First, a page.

The score given to mental health services for children and adolescents has reduced from being outstanding to barely functional; this followed an inspection carried out by the Care Quality Commission (CQC)in February and March in UK.
Upon inquiry, Inspectors found out that staff had not assessed any connecting risks, No plans were put in place to manage risks, and they couldn’t cater for young people who in danger of harming themselves.
Dr. Nigel Acheson, CQC’s deputy chief inspector of hospitals, said: “While I am happy the trust is making reasonable progress in addressing our concerns from our inspection in 2015, there is still a lot to be done.
“At the time of the inspection, it was made clear the risks created by the lack of staffing and the issues within the child and adolescent mental health services do need to be addressed quickly.
“The leadership team knows what it needs to do to address the challenges they face, and of course, there are priorities.
“This means that the capacity to address all the challenges adequately is a concern, but still, these issues do need to be addressed.”
The CQC gave the trust an overall rating of ‘room for improvement.’
It has been told to improve its safety, responsiveness, and leadership, while it received excellent ratings for being caring and competent.
In urgent and medical care, patients could not always access care where they needed it, and there was a lack of staff with the right qualifications.
Inspectors found significant improvements in medical care, although patients were not always receiving the right medication at the correct dose and time and there was not still enough staff, and surgery services were rated as ‘good.’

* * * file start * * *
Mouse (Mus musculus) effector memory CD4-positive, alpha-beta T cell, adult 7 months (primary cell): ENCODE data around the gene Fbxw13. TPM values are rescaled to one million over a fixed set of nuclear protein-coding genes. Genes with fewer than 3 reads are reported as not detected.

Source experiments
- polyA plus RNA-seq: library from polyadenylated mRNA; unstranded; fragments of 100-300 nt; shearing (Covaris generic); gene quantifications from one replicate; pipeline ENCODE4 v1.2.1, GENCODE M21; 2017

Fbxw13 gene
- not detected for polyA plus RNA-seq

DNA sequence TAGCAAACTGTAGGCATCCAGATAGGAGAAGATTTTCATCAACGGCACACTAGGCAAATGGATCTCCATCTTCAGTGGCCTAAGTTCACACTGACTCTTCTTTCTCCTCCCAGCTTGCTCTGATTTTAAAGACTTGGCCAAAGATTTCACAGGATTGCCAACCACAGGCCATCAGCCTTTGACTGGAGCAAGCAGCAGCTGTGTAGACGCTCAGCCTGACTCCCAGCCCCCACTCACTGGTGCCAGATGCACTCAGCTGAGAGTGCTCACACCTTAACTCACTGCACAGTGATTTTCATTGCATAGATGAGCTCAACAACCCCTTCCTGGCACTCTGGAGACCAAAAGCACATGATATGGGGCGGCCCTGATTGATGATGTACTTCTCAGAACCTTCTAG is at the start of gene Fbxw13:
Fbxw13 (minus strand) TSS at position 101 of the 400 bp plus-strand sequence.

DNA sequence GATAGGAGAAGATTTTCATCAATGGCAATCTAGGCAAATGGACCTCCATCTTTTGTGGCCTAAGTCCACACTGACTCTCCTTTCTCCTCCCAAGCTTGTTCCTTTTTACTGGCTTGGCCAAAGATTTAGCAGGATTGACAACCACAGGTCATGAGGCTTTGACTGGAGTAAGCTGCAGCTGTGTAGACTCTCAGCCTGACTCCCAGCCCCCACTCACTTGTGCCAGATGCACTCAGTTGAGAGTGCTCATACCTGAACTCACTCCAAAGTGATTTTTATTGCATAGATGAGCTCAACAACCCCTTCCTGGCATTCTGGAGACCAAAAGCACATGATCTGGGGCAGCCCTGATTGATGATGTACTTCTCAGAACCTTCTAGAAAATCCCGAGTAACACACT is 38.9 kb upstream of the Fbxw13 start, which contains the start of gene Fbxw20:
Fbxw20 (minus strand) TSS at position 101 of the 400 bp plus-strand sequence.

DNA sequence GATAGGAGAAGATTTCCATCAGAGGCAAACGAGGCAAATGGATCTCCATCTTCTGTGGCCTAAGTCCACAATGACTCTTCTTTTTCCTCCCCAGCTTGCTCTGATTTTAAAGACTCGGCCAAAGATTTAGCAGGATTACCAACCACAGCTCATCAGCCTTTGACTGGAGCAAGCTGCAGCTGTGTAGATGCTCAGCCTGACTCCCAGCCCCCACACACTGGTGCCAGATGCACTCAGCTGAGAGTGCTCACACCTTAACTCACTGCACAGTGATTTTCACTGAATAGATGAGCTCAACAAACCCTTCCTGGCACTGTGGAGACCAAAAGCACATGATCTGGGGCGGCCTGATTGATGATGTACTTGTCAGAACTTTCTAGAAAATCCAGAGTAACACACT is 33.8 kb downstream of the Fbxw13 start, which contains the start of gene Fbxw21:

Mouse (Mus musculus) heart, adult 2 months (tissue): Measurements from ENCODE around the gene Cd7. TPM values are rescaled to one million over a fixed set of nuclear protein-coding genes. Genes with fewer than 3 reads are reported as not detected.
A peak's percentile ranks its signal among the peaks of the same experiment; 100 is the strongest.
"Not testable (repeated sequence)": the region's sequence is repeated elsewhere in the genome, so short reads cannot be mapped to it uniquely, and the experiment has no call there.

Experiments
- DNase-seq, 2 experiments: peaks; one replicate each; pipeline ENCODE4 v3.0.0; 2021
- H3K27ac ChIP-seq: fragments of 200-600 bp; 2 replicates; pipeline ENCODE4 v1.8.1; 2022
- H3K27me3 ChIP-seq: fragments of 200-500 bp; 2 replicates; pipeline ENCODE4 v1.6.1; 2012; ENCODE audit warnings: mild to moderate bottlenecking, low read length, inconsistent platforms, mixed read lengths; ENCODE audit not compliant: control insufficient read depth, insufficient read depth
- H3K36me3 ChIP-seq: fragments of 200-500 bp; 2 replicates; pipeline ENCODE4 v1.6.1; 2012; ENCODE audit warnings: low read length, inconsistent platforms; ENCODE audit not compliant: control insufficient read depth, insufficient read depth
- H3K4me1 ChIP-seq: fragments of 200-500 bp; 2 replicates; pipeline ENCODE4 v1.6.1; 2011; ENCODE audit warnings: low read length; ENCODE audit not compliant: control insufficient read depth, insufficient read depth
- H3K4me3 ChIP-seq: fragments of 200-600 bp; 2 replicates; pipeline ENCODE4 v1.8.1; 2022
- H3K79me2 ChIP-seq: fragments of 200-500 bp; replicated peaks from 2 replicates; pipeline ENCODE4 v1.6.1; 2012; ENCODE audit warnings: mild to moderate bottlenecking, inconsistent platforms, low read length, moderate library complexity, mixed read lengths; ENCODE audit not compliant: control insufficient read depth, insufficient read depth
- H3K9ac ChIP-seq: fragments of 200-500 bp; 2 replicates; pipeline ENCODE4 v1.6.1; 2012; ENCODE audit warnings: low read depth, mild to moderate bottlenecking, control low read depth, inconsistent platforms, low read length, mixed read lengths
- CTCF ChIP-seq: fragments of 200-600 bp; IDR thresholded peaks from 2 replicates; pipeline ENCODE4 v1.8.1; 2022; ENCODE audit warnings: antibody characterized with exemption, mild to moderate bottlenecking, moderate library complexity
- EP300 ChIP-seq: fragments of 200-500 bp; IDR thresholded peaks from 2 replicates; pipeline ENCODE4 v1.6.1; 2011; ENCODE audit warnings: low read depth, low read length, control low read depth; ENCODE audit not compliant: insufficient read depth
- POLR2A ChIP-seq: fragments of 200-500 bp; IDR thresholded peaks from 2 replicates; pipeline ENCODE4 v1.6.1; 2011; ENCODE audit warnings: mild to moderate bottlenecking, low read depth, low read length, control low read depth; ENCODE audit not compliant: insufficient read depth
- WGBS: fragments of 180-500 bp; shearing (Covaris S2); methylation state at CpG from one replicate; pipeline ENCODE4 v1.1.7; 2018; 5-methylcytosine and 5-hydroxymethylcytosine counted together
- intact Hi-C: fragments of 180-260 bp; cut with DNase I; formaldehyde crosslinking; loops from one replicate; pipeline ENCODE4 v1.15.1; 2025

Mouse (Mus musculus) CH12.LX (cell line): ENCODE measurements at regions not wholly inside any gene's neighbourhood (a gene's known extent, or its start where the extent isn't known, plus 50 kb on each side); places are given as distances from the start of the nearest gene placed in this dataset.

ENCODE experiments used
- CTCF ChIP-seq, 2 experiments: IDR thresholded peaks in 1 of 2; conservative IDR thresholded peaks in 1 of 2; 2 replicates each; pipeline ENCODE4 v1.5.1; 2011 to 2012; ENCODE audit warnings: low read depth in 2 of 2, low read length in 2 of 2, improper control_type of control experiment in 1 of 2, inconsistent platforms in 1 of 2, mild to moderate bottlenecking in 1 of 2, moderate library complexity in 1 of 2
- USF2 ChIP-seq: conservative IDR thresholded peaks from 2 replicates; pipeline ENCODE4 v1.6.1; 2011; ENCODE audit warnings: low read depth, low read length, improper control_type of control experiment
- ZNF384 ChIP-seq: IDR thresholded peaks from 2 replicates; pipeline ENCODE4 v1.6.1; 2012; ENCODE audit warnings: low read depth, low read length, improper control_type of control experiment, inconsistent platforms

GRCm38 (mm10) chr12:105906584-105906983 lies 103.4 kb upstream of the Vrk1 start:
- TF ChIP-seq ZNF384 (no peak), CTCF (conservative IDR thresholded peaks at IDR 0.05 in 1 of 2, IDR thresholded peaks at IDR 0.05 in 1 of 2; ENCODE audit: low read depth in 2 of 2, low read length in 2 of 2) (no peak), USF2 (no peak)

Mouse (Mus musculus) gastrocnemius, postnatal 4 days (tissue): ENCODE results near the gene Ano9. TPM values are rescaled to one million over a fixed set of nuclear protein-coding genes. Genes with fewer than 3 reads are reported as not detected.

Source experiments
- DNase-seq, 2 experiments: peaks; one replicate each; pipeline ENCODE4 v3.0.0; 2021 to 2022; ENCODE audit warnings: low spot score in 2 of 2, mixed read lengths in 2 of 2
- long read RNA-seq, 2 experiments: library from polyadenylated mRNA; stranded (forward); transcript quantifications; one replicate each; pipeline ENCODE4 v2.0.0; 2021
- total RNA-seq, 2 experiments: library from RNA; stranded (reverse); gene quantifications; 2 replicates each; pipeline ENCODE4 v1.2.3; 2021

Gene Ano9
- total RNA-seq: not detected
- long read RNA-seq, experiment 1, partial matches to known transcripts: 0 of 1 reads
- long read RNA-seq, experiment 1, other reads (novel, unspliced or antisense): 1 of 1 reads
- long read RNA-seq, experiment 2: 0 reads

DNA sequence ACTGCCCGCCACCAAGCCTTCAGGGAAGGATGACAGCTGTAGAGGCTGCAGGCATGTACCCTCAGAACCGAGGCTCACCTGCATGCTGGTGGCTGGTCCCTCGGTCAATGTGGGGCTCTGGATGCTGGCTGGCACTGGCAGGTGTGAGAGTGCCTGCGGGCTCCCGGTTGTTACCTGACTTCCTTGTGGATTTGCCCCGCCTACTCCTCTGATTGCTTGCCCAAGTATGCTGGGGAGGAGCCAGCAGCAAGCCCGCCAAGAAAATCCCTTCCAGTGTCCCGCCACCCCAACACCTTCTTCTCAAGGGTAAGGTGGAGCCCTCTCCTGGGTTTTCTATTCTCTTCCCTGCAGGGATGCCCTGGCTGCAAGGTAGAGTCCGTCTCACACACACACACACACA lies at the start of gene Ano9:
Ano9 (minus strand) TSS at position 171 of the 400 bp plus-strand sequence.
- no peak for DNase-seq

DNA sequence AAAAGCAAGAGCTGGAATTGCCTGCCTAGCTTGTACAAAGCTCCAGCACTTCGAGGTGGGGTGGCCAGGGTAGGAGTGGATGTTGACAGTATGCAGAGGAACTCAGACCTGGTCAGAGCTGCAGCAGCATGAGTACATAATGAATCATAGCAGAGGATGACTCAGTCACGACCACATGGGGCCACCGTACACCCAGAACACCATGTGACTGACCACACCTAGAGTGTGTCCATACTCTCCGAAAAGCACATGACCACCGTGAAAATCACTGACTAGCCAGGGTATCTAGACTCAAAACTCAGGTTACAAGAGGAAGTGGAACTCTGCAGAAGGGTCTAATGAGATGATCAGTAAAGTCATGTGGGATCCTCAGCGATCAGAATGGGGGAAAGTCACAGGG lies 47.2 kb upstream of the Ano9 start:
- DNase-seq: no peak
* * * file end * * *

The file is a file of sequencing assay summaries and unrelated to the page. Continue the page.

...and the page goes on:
Mr. Acheson said: “It is well known Weston Area Health has faced its challenges over recent years
He added: “We will continue to check the trust’s performance and will return to report on further improvements in due course.”
Weston Area Health Trust’s response to the report
The trust praised its dedicated staff after CQC inspectors recognized improvements made since the previous inspection.
The inspection found staff cared for patients with compassion, dignity, and respect and involved them in decisions about their care and treatment.
Of the 44 indicators which make up the trust’s overall rating, 27 are rated as ‘good,’ and one is ‘outstanding.
WAHT’s overall rating for whether services are effective has improved to ‘good,’ and the trust has retained its overall rating of ‘good’ for patient care.
James Rimmer, WAHT chief executive, said: “We are pleased that, thanks to our hardworking and dedicated staff, the inspectors have recognized we are on a journey of improvement and have made definite progress since their last inspection.
“However, we fully accept there are areas in which we need to improve further.
“Work to address the issues identified, particularly concerning our Children and Adolescent Mental Health Service (CAMHS) has already been undertaken. “Robust risk assessments have been carried out, and actions identified have been completed.
“As with CAMHS across the country, high levels of demand and difficulties in recruiting and retaining staff mean we cannot always see people as quickly as we would like.
“We would like to apologize to our patients and their families for any distress that this may have caused.
“We have now made progress in recruiting more staff into our service, and we have already seen a reduction in our waiting list.”
The CQC found that despite the challenges the trust faces, patient care is not being compromised and there is a clear focus on safety.
Peter Collins, WAHT medical director, said: “Our priority is providing safe and high-quality care to those who need our services.
William Kellogg is a veteran writer who’s covered the subject of the intersection of technology, health and mental wellness for nearly two decades.